All of November you were on the clock to complete your book for NaNoWriMo. If you succeeded (WOW!) you're basically a superstar. Congrats! And after you spent an entire month lovingly crafting the perfect manuscript we know you’re eager to get it published.
Book marketing and book promotion packages are a common offering from author service companies as well as publishing service providers—and for good reason. There’s demand for them and first-time authors, whether indie or traditional, need guidance.
If you are looking for a new source of income from your book, you might want to consider libraries. Libraries in the US are experiencing a huge surge in foot traffic. Public librarians are seeing a lot more patrons and their checkout rates are skyrocketing. Need more good news? Their budgets are going up too. In many cities, the annual budget for libraries is increasing and libraries are opening new locations and reopening at historical rates.
When it comes to social media marketing, even though I am personally comfortable using it and have been successful in my book marketing efforts through a range of channels, I sometimes feel at a loss when authors specifically ask me what they should do. It’s like trying to tell people how to be themselves or how they should behave in public—we’re all quite different. However, it is easy to tell authors what they shouldn't do on social media.
Endorsements are a powerful no-cost book marketing strategy. Have you ever seen a book cover where the name of the celebrity providing an endorsement for the book was larger than the author’s name? This little trick is used to catch a book buyer’s eye because publishers know that big names sell books. I have found that this effective book marketing strategy is underutilized by independently published authors. A recent informal survey I conducted of independently published books showed that only 20 percent (1 in 5) touted an endorsement. As an author, you should seek endorsements for your book.
Most people are surprised to learn that search engines look inside all of the documents and applications they publish on the web for clues about their contents. Almost all applications let you edit the metadata associated with the document, though they might not call it metadata, and editing that metadata can help boost your book discoverability.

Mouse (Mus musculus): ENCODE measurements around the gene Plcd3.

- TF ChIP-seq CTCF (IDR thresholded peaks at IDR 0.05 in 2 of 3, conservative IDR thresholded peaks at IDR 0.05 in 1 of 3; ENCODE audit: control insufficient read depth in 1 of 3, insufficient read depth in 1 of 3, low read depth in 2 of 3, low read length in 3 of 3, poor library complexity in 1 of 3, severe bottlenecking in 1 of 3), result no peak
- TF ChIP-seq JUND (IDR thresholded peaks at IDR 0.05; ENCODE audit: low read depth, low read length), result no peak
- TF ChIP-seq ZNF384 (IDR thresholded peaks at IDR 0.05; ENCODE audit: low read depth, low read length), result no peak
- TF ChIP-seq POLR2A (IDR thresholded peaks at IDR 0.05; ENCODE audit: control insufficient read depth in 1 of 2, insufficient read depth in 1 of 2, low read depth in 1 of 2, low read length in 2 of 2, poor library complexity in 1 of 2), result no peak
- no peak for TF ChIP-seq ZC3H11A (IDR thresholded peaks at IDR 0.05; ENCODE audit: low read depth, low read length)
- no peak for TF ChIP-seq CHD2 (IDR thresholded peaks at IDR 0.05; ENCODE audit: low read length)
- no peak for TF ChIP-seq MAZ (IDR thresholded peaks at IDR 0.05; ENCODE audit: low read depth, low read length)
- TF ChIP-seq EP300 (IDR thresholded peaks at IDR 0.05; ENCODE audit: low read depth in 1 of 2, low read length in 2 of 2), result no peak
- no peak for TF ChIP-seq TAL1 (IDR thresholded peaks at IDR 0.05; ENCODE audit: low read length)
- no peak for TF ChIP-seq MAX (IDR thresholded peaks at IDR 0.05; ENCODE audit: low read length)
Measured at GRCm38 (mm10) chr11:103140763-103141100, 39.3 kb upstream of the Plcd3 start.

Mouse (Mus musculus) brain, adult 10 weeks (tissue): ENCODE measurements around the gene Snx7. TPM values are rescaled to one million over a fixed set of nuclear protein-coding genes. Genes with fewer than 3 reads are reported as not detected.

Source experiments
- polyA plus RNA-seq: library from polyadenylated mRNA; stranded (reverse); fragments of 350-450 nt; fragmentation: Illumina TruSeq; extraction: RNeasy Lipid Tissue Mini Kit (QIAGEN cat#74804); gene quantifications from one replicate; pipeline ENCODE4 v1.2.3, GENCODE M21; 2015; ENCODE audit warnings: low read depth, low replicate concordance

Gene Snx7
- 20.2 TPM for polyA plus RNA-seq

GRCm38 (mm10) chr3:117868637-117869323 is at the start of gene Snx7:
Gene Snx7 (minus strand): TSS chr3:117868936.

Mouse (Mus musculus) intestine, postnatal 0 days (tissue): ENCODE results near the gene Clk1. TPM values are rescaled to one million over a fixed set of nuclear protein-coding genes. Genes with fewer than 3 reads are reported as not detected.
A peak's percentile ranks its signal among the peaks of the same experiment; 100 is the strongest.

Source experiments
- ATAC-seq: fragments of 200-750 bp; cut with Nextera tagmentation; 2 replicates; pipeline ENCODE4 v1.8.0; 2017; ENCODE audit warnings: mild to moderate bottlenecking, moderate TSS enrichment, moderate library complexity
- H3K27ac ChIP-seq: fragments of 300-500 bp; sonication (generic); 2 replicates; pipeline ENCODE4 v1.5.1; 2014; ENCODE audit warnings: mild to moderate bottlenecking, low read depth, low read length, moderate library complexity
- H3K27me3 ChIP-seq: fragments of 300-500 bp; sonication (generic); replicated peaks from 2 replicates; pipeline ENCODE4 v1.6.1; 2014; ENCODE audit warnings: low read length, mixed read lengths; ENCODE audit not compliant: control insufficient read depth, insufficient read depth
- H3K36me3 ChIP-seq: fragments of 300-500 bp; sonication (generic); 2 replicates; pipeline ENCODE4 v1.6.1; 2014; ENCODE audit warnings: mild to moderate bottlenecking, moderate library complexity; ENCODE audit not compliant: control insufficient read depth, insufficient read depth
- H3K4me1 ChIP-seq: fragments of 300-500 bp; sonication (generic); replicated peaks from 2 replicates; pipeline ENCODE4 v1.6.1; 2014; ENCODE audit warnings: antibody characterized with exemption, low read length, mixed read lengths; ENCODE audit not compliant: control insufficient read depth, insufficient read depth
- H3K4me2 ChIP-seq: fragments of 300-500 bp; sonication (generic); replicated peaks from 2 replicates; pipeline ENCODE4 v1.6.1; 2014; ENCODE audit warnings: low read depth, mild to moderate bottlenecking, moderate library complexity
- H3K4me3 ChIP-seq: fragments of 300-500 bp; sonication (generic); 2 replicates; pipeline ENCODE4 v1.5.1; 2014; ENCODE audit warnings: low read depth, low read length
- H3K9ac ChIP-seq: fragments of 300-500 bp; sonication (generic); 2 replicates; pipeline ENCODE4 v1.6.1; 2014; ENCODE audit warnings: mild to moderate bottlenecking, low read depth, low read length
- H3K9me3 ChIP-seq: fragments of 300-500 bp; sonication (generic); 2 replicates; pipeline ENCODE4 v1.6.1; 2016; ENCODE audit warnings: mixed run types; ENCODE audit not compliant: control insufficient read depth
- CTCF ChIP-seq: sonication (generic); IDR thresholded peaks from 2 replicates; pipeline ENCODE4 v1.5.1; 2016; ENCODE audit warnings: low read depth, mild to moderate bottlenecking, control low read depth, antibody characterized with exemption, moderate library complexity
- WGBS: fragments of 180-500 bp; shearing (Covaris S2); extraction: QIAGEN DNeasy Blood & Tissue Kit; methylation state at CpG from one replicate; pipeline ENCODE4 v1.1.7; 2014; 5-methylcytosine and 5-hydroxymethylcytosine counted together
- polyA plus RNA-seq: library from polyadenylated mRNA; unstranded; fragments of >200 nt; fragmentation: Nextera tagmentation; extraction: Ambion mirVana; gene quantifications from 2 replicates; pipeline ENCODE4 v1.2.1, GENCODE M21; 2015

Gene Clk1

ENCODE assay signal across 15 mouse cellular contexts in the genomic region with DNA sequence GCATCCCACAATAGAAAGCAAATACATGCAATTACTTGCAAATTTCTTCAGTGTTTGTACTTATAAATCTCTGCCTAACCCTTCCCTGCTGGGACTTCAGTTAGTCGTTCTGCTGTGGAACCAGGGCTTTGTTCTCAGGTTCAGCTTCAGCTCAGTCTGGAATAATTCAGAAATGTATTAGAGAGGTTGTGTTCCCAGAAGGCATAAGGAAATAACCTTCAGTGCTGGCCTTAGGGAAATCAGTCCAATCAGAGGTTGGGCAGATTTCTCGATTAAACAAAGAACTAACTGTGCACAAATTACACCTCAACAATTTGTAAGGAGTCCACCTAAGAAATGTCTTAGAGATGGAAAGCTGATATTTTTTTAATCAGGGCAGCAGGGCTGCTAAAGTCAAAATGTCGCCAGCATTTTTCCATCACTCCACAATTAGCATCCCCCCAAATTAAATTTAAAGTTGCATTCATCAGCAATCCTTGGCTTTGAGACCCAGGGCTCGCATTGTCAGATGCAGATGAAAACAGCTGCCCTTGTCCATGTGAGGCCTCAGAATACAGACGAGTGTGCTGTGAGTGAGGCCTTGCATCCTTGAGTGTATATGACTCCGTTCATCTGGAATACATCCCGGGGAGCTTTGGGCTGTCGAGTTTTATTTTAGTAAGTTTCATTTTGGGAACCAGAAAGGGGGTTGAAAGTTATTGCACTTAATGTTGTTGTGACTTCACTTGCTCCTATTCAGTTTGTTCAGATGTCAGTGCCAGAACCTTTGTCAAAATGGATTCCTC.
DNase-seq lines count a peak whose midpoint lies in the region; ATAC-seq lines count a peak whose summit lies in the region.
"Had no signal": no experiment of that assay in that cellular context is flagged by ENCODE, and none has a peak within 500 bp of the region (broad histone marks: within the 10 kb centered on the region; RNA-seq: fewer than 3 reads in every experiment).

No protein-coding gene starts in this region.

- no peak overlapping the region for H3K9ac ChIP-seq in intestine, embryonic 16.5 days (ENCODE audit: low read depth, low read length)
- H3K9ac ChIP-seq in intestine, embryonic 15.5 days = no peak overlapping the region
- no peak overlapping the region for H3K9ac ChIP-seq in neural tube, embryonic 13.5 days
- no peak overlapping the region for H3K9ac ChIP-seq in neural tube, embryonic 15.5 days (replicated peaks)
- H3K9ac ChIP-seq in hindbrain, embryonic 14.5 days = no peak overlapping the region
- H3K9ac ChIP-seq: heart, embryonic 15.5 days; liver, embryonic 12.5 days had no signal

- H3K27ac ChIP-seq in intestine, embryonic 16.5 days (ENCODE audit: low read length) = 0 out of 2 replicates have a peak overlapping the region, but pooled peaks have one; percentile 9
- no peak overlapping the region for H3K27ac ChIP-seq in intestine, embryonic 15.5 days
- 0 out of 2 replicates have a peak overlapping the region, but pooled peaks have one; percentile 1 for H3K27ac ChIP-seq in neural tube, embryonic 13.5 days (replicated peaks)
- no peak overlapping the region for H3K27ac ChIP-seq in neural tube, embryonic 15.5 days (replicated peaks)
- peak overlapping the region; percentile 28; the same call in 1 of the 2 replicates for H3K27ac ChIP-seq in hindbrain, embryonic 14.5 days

I’ve written before about how important I think it is for authors to use Twitter as part of their outreach and social media marketing, both to each other and to readers. At the corporate level, investors are looking for more revenue, while at the user level, the 10-year-old platform remains a busy point of discoverability for writers and beyond. One of the best-hidden and most helpful features, however, is the frequently overlooked Twitter analytics offering.
Achieving book discoverability with readers means making search engines aware of you and your book. You may have heard of Search Engine Optimization (SEO) as being important to your website; that IS book discoverability. Discoverability is your biggest marketing partner as it provides reliable, continuous passive marketing. Successful book discoverability means that your readers can find you simply by entering words that describe your book into a search engine. It’s a disservice to you and your book if you don’t leverage these words for your benefit.
If you’re one of the many authors who tried to get traditionally published first, and are now considering or pursuing self-publication instead, then this post is especially for you. Some authors really want that “traditional” experience, but don’t know exactly what it looks like, where the most value lies, or what aspects of it can be feasibly translated over to the publishing process of an independent author. Having been through both experiences myself, here’s what I would give the most thought and consideration to when deciding how to publish a book.
Book metadata and keywords might seem scary, but they’re really only the words and phrases that you use to describe yourself and your book. Your book metadata will consist of basic things such as your title, author name, author bio, book description, publication date, etc. Keywords are one or more words used to indicate the content of your book. Simply put, metadata and keywords are what make your book appear when a reader goes looking for a specific thing, whether that thing is a book or not.